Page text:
but it is certainly not an easy work
to love. It seems disjointed and unnecessarily
fragmented. Yet there are many lyrical
moments and certainly some nods in
the direction of classical and baroque
models. There is a strange
beauty about it that would perhaps
make it a good starting point for
listeners who wish to explore some
of Schoenberg’s terser statements.
sleeve-notes argue that it is a good
"starting point for a chronological
exploration of Schoenberg’s influence
on American music". It is certainly
interesting to see how some of his
followers’ pieces seem to excel that
of the master. But that is perhaps
the mark of a great teacher!
Let us dive straight
into this CD. The John Cage is a minor
revelation. He is a composer to whom
I rarely listen. Yet these Six
Melodies written in 1950 have
a haunting beauty about them that
seems to typify the American scene.
It is as much an evocation of the
United States as Aaron Copland’s Appalachian
Spring. There is a complexity
about this music that seems to rise
out of its innate simplicity: it is
music that is at one and the same
time easy to come to terms with yet
requires repeated hearings. Truly
enigmatic, but also quite beautiful.
I amazed myself!
is another composer who is a closed
book to me. Yet a quick look on the
Arkiv site reveals some fifty recordings
of his music. I guess that he is just
not a name the crops up outside the
USA. He is an eclectic composer who
has worked with Dizzy Gillespie, Miles
Davis and the Modern Jazz Quartet.
The programme notes inform us that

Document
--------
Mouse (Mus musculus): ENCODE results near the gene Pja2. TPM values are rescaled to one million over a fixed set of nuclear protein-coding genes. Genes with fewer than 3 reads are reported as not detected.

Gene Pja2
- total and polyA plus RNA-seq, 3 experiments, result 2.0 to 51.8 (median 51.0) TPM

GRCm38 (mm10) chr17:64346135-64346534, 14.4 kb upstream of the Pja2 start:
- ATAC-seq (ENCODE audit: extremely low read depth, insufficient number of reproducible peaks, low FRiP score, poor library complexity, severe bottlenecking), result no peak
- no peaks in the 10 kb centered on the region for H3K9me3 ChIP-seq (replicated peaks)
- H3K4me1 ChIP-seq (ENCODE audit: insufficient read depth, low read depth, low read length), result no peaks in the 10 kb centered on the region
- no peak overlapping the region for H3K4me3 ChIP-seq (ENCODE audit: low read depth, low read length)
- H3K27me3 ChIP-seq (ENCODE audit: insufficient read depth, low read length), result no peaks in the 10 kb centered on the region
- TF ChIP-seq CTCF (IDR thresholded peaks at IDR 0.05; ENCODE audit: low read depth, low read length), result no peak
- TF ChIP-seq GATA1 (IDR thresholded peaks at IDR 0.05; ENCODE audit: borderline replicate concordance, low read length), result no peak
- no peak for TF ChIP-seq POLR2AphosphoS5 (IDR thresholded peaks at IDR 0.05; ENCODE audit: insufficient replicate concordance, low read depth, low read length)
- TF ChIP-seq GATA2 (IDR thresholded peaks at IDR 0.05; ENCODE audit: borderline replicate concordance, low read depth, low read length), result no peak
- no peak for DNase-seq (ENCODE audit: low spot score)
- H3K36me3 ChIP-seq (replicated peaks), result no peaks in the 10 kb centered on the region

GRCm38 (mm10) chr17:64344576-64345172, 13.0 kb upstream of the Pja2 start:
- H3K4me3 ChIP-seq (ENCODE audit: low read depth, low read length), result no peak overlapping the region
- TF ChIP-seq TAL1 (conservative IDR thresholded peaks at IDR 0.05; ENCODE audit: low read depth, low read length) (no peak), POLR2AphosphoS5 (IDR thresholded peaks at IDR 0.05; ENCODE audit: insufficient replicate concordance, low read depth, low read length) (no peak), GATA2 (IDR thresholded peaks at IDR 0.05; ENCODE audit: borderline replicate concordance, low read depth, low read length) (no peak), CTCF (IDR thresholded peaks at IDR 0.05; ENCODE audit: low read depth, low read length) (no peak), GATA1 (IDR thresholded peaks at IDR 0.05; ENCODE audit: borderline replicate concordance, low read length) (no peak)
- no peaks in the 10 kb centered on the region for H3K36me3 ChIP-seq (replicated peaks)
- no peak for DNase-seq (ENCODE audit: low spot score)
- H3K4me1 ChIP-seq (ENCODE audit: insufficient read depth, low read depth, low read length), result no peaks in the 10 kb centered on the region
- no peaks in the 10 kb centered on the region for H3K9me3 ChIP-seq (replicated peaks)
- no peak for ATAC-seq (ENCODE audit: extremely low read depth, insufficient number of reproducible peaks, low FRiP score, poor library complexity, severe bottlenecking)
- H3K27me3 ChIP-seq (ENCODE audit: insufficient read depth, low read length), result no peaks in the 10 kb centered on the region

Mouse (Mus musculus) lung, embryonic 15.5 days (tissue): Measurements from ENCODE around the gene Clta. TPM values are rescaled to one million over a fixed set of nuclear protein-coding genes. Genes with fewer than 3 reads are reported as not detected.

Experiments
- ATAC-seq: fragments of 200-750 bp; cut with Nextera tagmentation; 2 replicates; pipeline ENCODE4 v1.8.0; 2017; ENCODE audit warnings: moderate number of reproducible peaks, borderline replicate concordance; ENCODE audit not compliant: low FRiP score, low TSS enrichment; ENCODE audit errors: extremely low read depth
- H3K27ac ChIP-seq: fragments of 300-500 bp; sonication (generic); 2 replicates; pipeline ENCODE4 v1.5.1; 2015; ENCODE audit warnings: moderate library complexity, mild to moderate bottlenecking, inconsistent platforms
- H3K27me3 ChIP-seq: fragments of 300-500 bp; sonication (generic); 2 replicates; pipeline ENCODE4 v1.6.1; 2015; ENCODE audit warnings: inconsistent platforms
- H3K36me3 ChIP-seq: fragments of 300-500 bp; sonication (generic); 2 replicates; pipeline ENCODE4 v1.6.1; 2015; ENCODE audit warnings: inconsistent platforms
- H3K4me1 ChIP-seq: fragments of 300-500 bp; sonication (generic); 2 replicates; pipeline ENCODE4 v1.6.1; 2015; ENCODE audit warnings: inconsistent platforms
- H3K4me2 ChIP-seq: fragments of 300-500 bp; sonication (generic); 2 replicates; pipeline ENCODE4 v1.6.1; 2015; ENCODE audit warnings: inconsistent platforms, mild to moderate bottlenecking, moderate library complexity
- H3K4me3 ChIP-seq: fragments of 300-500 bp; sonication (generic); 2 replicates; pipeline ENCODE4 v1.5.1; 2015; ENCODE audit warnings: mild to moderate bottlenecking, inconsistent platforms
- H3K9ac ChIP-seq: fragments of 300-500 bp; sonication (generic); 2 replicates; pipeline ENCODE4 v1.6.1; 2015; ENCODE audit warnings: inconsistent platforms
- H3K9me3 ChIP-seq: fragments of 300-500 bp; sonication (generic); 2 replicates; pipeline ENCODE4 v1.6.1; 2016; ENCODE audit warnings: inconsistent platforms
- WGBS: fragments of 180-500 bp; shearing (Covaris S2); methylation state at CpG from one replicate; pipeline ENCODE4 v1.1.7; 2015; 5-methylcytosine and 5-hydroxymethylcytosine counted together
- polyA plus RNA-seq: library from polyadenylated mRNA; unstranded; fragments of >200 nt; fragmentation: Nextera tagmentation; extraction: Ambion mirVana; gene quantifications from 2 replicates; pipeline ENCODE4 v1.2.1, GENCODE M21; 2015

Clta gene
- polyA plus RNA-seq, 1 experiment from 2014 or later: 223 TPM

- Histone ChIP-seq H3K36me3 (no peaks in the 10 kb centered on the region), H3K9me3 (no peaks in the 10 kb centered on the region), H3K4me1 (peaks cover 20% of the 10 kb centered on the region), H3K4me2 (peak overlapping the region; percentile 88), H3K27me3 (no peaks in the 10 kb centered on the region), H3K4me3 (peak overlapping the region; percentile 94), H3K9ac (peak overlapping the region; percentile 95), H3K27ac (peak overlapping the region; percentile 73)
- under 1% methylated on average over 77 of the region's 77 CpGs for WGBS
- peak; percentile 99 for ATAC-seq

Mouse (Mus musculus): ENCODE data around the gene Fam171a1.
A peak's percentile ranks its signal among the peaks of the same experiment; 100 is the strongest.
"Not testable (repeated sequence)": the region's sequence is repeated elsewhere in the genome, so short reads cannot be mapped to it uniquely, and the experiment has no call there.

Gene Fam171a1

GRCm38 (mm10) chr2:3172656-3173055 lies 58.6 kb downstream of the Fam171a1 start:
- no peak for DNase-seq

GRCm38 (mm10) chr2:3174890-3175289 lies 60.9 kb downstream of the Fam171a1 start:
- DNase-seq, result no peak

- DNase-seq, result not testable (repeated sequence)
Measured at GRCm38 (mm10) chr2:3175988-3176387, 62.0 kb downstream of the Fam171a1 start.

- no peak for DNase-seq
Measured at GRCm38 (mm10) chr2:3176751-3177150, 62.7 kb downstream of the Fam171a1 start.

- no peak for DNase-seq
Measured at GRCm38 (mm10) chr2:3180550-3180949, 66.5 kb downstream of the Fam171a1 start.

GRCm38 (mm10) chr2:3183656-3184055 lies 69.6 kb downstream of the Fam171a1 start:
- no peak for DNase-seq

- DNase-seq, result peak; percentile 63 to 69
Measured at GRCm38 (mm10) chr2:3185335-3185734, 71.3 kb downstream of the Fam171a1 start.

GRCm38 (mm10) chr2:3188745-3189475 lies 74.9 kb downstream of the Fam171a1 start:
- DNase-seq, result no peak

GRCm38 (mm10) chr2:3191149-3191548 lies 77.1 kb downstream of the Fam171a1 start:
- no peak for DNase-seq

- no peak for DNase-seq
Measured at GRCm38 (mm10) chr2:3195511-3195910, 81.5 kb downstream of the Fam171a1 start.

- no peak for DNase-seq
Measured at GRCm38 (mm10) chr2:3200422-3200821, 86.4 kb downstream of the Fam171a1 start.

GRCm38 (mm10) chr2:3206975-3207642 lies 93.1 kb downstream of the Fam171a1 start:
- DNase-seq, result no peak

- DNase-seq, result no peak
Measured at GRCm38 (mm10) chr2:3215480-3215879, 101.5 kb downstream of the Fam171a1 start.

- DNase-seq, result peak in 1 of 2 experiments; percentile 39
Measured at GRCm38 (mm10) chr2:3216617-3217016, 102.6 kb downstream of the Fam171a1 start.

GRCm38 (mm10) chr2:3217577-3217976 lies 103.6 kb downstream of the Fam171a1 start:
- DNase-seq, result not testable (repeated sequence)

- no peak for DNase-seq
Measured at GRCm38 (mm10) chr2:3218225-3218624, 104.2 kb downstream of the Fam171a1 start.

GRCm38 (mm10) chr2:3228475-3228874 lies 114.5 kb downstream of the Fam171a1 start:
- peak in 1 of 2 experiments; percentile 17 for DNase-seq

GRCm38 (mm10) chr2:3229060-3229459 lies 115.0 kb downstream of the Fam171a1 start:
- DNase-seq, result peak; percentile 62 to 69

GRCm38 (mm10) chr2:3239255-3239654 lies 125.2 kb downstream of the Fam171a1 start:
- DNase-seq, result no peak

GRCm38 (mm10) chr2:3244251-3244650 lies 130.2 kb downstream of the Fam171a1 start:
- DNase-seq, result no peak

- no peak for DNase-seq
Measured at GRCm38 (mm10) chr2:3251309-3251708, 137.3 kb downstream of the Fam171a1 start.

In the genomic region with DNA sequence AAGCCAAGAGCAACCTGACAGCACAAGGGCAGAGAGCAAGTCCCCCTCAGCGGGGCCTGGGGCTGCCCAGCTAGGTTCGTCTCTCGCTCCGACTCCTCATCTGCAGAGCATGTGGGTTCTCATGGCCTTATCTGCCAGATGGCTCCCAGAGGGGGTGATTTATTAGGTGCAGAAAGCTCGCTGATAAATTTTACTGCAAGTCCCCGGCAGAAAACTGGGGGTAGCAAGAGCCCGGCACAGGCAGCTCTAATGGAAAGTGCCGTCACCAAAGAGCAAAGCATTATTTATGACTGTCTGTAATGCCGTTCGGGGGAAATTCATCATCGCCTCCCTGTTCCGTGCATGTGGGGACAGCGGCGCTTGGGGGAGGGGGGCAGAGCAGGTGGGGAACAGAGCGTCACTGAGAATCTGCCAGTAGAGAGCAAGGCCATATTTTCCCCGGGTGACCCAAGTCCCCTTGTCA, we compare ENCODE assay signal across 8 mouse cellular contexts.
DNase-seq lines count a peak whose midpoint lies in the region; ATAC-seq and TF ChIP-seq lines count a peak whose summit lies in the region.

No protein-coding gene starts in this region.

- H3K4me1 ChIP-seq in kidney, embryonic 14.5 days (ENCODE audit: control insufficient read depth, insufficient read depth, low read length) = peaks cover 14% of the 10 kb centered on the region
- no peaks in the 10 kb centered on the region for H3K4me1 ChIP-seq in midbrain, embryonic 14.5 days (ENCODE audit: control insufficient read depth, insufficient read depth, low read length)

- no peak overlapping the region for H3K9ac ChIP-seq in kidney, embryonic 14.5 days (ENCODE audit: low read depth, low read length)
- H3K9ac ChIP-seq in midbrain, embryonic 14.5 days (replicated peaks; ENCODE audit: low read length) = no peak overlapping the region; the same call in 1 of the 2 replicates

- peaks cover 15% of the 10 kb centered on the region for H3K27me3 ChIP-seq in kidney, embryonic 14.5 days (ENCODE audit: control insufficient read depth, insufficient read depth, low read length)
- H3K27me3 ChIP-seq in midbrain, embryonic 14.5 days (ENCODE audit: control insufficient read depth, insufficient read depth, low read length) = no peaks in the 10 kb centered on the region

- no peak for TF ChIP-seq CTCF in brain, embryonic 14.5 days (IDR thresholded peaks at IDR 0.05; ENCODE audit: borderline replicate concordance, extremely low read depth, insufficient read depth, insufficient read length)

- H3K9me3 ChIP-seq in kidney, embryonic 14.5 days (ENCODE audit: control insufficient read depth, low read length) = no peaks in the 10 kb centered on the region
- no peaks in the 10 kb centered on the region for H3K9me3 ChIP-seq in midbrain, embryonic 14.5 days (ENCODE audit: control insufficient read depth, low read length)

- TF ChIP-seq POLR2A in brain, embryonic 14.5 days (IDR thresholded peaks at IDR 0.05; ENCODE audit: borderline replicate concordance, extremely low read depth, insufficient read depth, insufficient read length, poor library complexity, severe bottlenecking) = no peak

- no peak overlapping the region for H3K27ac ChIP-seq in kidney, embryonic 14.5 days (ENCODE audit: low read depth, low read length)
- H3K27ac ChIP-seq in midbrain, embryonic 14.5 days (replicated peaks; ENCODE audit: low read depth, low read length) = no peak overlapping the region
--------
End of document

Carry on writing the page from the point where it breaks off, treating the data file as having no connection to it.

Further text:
Schuller has written more that 160
original compositions in virtually
every musical genre. The present work,
Recitative and Rondo, was conceived
after Schuller had acted as a page-turner
during a performance of Schoenberg’s
Phantasy – so here at least
there is a direct line back to the
exemplar! However there is a stronger
sense of the ‘romantic’ about this
piece than in the Phantasy.
It was Donald Harris
who arranged to send me this CD –
and I am grateful to him for allowing
me to explore a range of music that
is far removed from that of my usual
‘beat’ – the English Musical Renaissance.
Harris’s relationship with the G.O.M.
is by way of Max Deutsch, who was
a devoted disciple. Interestingly,
he also studied with Lukas Foss, Ross
Lee Finney, André Jolivet and
The programme notes
suggest that the present Fantasy
was not directly inspired by Schoenberg’s
Phantasy yet this work is written
in a ‘strict serial style’. It is
perhaps an object lesson in how musical
such a work can actually be. Harris
writes about his Fantasy, "I
had intended to write a short composition
for the violin of a virtuoso nature.
Its structure was to be compact in
spite of the rather free nature of
the fantasy form." Harris continues
his comments with an attempt at putting
the work into the context of his subsequent
compositions. He states that "the
rudiments of my mature style are,